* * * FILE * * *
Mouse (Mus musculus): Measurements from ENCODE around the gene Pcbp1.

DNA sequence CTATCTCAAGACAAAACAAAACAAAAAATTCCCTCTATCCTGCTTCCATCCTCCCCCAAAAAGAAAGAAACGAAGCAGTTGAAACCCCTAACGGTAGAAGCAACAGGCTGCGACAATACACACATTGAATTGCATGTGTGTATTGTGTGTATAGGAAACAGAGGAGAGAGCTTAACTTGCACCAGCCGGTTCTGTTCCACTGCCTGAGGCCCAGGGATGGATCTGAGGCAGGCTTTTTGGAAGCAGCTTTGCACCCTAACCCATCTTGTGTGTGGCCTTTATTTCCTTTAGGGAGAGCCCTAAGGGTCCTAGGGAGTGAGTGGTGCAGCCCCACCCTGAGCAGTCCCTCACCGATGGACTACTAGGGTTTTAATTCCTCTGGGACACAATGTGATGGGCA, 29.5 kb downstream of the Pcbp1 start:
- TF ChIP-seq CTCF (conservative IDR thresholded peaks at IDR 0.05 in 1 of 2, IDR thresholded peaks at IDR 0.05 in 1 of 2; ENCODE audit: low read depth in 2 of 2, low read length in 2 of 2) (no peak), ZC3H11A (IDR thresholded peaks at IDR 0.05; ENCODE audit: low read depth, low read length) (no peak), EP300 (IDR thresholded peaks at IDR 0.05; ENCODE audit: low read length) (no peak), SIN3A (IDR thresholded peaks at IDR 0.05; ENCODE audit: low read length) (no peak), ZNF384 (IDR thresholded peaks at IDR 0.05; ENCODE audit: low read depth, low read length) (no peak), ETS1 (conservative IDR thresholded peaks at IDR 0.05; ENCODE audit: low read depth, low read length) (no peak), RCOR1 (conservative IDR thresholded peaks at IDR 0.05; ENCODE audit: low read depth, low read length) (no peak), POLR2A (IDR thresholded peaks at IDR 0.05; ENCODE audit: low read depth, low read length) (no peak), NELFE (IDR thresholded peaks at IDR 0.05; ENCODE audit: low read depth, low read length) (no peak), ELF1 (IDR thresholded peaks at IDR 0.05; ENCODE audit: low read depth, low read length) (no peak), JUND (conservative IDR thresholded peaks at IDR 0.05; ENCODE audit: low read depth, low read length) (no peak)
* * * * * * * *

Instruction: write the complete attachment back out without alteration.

Mouse (Mus musculus): Measurements from ENCODE around the gene Pcbp1.

DNA sequence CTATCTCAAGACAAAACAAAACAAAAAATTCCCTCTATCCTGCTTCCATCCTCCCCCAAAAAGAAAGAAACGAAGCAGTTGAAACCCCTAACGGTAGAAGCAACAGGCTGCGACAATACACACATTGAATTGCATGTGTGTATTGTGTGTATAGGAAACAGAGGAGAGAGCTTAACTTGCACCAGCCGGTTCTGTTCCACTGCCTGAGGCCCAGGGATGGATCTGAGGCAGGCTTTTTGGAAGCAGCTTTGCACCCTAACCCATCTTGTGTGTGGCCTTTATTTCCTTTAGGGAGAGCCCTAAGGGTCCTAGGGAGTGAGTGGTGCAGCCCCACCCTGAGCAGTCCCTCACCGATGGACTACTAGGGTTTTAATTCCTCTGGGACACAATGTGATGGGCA, 29.5 kb downstream of the Pcbp1 start:
- TF ChIP-seq CTCF (conservative IDR thresholded peaks at IDR 0.05 in 1 of 2, IDR thresholded peaks at IDR 0.05 in 1 of 2; ENCODE audit: low read depth in 2 of 2, low read length in 2 of 2) (no peak), ZC3H11A (IDR thresholded peaks at IDR 0.05; ENCODE audit: low read depth, low read length) (no peak), EP300 (IDR thresholded peaks at IDR 0.05; ENCODE audit: low read length) (no peak), SIN3A (IDR thresholded peaks at IDR 0.05; ENCODE audit: low read length) (no peak), ZNF384 (IDR thresholded peaks at IDR 0.05; ENCODE audit: low read depth, low read length) (no peak), ETS1 (conservative IDR thresholded peaks at IDR 0.05; ENCODE audit: low read depth, low read length) (no peak), RCOR1 (conservative IDR thresholded peaks at IDR 0.05; ENCODE audit: low read depth, low read length) (no peak), POLR2A (IDR thresholded peaks at IDR 0.05; ENCODE audit: low read depth, low read length) (no peak), NELFE (IDR thresholded peaks at IDR 0.05; ENCODE audit: low read depth, low read length) (no peak), ELF1 (IDR thresholded peaks at IDR 0.05; ENCODE audit: low read depth, low read length) (no peak), JUND (conservative IDR thresholded peaks at IDR 0.05; ENCODE audit: low read depth, low read length) (no peak)